In the last few weeks I’ve come across many sources emphasizing the same big theme that I hadn’t sufficiently appreciated: our industrial world was enabled and has become rich in large part because we’ve reduced the power and importance of extended families. This post ends with a long list of quotes, but I’ll summarize here.
Many Native Americans on reservations in the southwest are desperately poor because there are very few jobs in those desolate lands. But the people living there are free to leave, and choose the benefits of staying with the tribe over living a prosperous but tribeless life.
conclude that they are happy all the time.
You mean like Iraq, Afghanistan, and Mexico? (the last, regarding which I'd be interested in the role of extended families, inasmuch as Mexico is Catholic [anti-cousin marriage] but agricultural).
To be honest, it's been a long time since I've seen a National Geographic, but I wonder if you're attributing extended families to hunter gatherers whereas clans are associated with agricultural societies.
I'd suspect that urbanization and an general declining fertility rate in most countries other than Afghanistan and sub-Saharan Africa could deal an eventual death blow to the clan as well. hbdchick suspects that clannishness has a genetic component more prevalent in certain populations that wouldn't disappear with the clan itself. I wouldn't be surprised, given that all other personality traits are heritable. With the collapse of tradition and the clan, the clannish impulse can be redirected toward new artificial in-groups, such as the fictional brotherhood of Muslims, with an altogether worse result.
Recursive cousin marriages also lead to low IQ. Thus, the lowered trust associated with higher cousin marriages will also covary with low IQ, and we need to keep that in mind when thinking about the relationship between productivity, trust, and cousin marriages. It may be IQ, not trust, that's driving the relationship between productivity and cousin marriages.
"It's curious to me that someone who claims to favor "giving people what they want" suddenly develops a taste for imposing certain marriage patterns here. 0.2% of marriages in the US may be cousin marriages--it probably relates to them being legally banned in a majority of states."
A) cousin marriage severely increases the risk of genetic defects and a weakened immune system of any children born out of the marriage, B) it is also indicative of force: out of all the people you meet you probably wouldn't choose your cousin if it was really up to you, especially considering A), it's much more likely your family is forcing you for financial reasons (it's not like millions of people are closeted cousin lovers).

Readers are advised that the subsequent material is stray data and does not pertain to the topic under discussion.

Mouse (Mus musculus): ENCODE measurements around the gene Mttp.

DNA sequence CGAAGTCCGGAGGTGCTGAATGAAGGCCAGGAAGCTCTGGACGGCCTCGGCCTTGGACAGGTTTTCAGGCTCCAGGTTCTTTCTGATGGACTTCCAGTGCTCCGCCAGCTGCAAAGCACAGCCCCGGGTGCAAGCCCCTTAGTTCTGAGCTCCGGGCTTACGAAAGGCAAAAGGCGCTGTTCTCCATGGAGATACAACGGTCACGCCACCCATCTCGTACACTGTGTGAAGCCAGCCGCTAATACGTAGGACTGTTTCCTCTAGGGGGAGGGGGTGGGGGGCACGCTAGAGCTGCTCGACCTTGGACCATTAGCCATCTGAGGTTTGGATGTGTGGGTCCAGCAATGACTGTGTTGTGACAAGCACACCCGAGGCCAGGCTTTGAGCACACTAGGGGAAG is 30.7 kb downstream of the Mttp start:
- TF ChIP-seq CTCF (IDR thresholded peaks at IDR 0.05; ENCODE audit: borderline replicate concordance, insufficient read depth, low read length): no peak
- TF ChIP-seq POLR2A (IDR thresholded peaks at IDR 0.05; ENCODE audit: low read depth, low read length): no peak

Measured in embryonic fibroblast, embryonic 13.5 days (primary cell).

Gay marriage has none of these fundamental problems, opposition to it stems entirely from religious ideas and a "yuck" factor (which may itself stem from religious ideas).
Or the ability to save the species from a meteorite, environmental collapse or an epidemic.
Most importantly though you don't want to raise average happiness by making a minority worse off than some lower limit of human decency (because it's unfair to not spread the pain). The nepotism and social exclusion associated with clans have the potential to break this rule (though obviously it's not so bad if everyone is a member of a clan).
Actually, outsiders do observe members of less wealthy and integrated cultures and conclude that they are happy all the time. I mean, have you ever, for instance, seen an issue of National Geographic? Really, this is a large part of what moralists do.
What even constitutes a social gain if not the aggregation of individual gains? Increased military power?
No one who has actually observed these extended families in action will give that "last data point" any credence. Of course they think they're happy when it's obvious to all that they're miserable.
Data points? Garbage in, garbage out.
If you agree with the logic, best presented by Sailer, then discrimination against cousin marriages helps compensate for the discrimination against society by extended families.
But gay marriage has unrecognized problems of the same sort: the strengthening of bonds within some same-sexed groups at the expense of societal loyalties.(See, somewhat related, Is same sex marriage coherent? — http://tinyurl.com/yz3zhbw )
On a selfish level yes. But i tend to focus my advice on social gains, and less on personal gains.
Hmm. That last data point seems very important if one is optimizing for measures of individual welfare terminally. Shouldn't the title be "beware abandonment of extended family"?
We can weaken clans elsewhere in the world by allowing more immigration.
What if I want to be an individualist by default, but a collectivist in cases where it seems to make sense? Is that allowed?
Self-deception is the typical form of human hypocrisy.
"Extended-family members feel a duty to their families to pretend to happiness, while smarting under the boot of paternal oppression."
I think it's safe to assume the questionnaires are anonymous.